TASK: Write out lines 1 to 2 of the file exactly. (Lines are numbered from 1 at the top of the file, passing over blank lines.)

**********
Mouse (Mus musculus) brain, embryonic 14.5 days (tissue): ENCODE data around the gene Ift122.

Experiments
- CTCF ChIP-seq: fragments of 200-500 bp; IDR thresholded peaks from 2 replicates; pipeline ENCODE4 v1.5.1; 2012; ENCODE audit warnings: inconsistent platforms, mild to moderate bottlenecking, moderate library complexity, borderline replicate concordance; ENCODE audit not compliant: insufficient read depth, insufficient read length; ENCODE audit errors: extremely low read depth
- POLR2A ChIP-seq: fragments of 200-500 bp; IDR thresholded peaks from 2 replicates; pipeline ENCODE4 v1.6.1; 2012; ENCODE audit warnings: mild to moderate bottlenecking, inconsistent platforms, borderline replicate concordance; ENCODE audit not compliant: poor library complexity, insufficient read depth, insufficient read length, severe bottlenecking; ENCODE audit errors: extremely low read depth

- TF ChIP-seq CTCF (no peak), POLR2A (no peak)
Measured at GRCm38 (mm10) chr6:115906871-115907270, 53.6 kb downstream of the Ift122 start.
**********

Mouse (Mus musculus) brain, embryonic 14.5 days (tissue): ENCODE data around the gene Ift122.

Experiments